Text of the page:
17th Sun [C] 1998

Fr. Charles Irvin

Genesis 18:20-32; Colossians 2:12-14; Luke 11:1-13

For those of you who have traveled abroad, particularly to the Middle East and perhaps even to the Holy Land, the account of Abraham bargaining with God will not appear to be strange. Haggling is an art form, particularly in a Middle Eastern market. Abraham’s intercessory bargaining reveals the value of only one just man’s prayers, along with the value God places on the life of just one righteous man. The Jews, you see, have always known that the prayer of just one righteous man holds a lot of value with God, and that the life of such a man is “worth his weight in gold” as the market place phrase goes. Abraham knows exactly how to bargain with God.

Furthermore, the story reveals that Abraham is on good terms with God. No one not on good terms with God would ever dare to approach God in this manner. Abraham, however, could. He was not estranged from God. He was on good terms and so could bargain and haggle with God in the finest of Middle Eastern business practices. He haggles with the best of ‘em.

Abraham’s situation is different from ours. The problem in our day is that we are indifferent. The problem faced by priests, ministers and rabbis in our culture is not the problem of unbelief. Nor is it necessarily the problem of sin. No. Our problem is the problem of indifference. It’s not that people are atheists or agnostics. It’s not that people have actively rejected God and defied God by sinning. No. It’s that people simply don’t care. They’re indifferent.

If you want to insult someone, the greatest possible insult you can render is to return a gift given you unused. If you really want to reject someone, send their gift to you back to them. It tells them: “I don’t need you. I don’t need your friendship or your love — I don’t need anything you could possibly give me.” [In other words: “You are for me a non-person!”]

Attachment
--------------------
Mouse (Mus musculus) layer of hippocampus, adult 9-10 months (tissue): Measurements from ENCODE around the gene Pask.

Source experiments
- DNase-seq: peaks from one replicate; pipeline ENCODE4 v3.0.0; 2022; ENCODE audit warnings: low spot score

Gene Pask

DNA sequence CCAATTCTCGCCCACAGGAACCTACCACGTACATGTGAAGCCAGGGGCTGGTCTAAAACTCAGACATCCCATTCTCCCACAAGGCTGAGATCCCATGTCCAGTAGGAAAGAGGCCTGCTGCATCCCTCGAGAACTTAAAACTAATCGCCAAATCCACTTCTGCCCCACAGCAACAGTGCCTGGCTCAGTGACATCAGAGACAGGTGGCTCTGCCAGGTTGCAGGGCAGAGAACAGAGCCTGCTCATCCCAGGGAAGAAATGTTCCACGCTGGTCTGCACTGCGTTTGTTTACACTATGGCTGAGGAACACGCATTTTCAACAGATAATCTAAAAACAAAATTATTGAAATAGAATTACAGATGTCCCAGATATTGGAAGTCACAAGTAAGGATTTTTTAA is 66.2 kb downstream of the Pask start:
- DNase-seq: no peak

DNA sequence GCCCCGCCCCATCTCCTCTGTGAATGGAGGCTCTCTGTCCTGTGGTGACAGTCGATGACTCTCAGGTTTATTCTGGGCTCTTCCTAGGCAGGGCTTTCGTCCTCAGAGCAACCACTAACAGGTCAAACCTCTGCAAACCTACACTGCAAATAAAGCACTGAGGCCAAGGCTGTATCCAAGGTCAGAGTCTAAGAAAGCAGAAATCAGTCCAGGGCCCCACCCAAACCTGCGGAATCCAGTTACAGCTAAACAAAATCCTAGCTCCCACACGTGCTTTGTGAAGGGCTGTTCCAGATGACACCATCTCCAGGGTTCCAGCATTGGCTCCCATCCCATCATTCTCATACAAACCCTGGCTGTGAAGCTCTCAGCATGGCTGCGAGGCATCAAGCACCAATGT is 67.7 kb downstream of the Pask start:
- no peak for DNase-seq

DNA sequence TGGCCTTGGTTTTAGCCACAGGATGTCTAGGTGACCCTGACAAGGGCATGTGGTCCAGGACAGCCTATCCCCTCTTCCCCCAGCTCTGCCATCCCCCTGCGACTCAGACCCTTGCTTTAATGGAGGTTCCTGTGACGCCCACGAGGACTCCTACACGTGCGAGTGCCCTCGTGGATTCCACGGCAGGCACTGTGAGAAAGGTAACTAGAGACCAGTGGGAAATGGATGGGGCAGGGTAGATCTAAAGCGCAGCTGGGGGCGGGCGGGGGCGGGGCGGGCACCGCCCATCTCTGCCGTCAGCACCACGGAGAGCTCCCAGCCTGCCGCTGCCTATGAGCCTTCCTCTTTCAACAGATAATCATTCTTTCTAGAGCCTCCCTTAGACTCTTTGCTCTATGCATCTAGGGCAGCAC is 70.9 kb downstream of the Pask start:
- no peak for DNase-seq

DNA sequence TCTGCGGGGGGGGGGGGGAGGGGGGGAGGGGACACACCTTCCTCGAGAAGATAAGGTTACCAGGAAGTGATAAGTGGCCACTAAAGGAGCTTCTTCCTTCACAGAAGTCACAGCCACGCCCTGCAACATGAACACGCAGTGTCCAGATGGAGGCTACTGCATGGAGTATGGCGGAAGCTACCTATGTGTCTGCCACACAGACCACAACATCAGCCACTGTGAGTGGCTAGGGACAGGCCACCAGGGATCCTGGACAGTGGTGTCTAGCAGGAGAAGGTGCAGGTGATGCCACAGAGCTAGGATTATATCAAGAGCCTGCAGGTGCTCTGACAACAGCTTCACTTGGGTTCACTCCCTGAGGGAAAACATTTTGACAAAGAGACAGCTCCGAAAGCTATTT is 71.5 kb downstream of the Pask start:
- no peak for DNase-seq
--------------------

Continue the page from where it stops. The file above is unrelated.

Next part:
Not to pray is to show your indifference toward God. Not to pray is to send the gift back to Him. Jesus taught us how to pray in the simplest of terms. There’s nothing mysterious or mumbo-jumbo about it. The prayer Jesus taught us is utterly simple in its expression of what we need from God. It tells us we need to honor Him, that we need our daily bread, that we need forgiveness, that we need the strength to give forgiveness to others, and that we need God’s protection in times of temptation and trial. Not to use it, not to pray it, is to say to God: “You don’t have anything I need or want.”

Prayer acknowledges that you have a relationship with God. Consequently, the quality of your prayer is correlative to the value you place on your relationship with God. Abraham took God seriously — so seriously that Abraham haggled and bargained with God over the value of what was to be delivered. There was something very serious at stake here so Abraham got serious with God.

Do we need the strength, the fortitude, the guts to forgive someone in our lives who has deeply wounded and hurt us? You bet we do. Do we need to have the willingness to forgive others? Yes! For each one of us there is someone in our lives who has hurt us so much that only an act of God can give us the will and the power to forgive them.

Are we held in the steel grip of habit and addiction, a particular temptation that conquers us and snatches away our soul every time it visits us? Are we threatened by something terrible that will hurt us — by an evil that seriously threatens our well-being? Everyone here knows that is so in some aspect of their life. We all know that we have been tried and found wanting. We all know that when we face that trial again we will succumb unless the power of God comes to us and helps us out of the quicksand that sucks us down ever more deeply and ever more powerfully to the point that we will suffocate in it.

The Mass we celebrate is in itself a prayer. Not to pray it is to show God our indifference. To turn Sunday Mass into something that is only optional is to tell God that for us He is only optional.

And as for the value of only one Righteous Man — well, that’s precisely whey we are here, together offering His life for us to the God of Abraham.

About Charles Irvin

Fr. Charlie was ordained a priest June 3, 1967 and has served as pastor of St. Mary Student Chapel in Ann Arbor, founded Holy Spirit parish in Hamburg, MI, served as pastor of St. Francis of Assisi parish in Ann Arbor and was pastor of St. Mary parish in Manchester, MI when he entered Senior Priest status in 2001. In 1999 he was appointed Founding Editor of FAITH Magazine which has grown into Faith Catholic Publishing located in Lansing, MI. He is now very active in his “retirement.”